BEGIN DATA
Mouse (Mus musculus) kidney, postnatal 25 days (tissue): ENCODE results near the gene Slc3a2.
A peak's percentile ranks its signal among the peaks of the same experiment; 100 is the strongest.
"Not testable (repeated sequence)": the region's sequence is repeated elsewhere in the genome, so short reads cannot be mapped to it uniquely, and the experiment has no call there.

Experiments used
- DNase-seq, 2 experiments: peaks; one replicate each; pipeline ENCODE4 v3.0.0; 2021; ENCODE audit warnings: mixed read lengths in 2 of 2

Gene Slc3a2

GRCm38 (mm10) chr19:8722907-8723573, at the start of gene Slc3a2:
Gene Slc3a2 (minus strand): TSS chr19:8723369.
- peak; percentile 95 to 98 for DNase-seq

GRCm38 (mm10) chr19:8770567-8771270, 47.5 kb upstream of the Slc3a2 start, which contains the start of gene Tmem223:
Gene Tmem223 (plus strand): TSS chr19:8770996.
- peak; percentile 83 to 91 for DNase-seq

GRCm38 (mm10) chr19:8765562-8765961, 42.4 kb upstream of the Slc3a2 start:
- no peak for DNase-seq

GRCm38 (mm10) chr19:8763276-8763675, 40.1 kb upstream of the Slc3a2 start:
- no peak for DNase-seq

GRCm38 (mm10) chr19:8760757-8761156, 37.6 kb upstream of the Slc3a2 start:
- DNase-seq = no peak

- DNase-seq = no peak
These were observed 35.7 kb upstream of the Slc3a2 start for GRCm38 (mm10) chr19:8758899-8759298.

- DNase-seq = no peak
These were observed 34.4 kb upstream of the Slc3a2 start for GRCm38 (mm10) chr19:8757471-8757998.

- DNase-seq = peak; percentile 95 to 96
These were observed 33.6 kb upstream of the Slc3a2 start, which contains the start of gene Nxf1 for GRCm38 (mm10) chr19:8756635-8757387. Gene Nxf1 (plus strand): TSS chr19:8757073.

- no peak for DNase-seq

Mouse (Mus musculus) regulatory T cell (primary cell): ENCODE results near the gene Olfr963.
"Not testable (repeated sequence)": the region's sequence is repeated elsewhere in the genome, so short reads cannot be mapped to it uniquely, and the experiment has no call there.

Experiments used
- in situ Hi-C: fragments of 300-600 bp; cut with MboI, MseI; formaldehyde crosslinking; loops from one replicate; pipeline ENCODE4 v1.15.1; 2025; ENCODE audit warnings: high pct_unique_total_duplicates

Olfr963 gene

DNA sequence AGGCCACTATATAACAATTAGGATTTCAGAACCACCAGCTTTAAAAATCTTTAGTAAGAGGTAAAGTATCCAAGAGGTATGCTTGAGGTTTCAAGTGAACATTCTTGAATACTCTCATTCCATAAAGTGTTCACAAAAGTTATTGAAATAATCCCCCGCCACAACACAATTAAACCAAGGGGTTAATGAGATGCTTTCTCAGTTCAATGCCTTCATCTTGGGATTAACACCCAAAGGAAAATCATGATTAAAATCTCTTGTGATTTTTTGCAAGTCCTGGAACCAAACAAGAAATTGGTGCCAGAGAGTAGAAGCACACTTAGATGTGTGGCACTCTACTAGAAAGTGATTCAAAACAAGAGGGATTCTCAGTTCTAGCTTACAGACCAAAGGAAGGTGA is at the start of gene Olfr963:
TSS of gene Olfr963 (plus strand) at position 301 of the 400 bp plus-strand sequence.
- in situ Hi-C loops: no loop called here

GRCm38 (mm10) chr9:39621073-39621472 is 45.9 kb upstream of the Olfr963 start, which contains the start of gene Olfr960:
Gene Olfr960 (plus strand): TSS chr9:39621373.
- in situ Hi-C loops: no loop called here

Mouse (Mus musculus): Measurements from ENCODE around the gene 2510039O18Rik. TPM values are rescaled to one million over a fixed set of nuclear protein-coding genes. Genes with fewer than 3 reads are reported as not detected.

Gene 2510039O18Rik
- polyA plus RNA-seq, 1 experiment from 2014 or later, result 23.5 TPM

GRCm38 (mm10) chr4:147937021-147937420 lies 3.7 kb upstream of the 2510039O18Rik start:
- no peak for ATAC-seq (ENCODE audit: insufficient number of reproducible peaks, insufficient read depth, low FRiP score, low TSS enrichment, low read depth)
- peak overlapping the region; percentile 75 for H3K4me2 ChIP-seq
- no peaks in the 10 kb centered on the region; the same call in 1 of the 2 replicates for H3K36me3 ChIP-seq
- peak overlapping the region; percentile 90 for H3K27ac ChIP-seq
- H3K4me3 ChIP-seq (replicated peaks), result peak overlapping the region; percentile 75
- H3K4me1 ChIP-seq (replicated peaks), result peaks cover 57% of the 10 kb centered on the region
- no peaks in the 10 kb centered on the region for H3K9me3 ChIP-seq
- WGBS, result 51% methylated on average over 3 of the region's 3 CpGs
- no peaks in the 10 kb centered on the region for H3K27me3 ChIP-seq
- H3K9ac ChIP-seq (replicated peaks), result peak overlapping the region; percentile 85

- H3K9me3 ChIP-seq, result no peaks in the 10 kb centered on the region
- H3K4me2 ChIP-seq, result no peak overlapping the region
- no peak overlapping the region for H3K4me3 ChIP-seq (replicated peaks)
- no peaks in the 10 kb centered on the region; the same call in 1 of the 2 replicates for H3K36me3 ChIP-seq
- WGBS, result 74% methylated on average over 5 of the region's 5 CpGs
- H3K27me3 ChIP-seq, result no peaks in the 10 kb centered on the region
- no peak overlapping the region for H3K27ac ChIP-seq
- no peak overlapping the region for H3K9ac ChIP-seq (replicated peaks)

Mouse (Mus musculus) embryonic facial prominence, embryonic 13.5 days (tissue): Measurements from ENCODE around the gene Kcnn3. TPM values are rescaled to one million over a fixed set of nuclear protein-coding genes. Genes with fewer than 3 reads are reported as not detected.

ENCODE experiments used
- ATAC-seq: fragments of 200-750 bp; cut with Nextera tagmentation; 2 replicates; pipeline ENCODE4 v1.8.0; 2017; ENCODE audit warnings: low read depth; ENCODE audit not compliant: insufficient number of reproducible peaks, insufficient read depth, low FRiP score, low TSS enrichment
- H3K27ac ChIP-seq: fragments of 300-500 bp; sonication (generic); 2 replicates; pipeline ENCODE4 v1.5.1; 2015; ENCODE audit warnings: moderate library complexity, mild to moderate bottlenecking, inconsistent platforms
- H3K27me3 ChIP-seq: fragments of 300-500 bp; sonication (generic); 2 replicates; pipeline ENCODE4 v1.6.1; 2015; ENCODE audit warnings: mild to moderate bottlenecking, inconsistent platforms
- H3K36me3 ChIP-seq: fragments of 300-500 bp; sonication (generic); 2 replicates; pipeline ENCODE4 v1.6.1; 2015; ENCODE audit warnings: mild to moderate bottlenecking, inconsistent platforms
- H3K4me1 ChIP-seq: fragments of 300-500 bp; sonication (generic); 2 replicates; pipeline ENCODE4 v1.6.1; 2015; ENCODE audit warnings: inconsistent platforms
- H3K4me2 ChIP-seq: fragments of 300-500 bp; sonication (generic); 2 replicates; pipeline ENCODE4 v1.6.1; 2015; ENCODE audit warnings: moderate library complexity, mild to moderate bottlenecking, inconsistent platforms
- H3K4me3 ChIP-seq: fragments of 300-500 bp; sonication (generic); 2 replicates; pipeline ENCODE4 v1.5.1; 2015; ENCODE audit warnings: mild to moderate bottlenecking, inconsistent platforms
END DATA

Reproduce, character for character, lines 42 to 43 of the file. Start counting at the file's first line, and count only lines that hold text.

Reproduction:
- peak overlapping the region; percentile 75 for H3K4me2 ChIP-seq
- no peaks in the 10 kb centered on the region; the same call in 1 of the 2 replicates for H3K36me3 ChIP-seq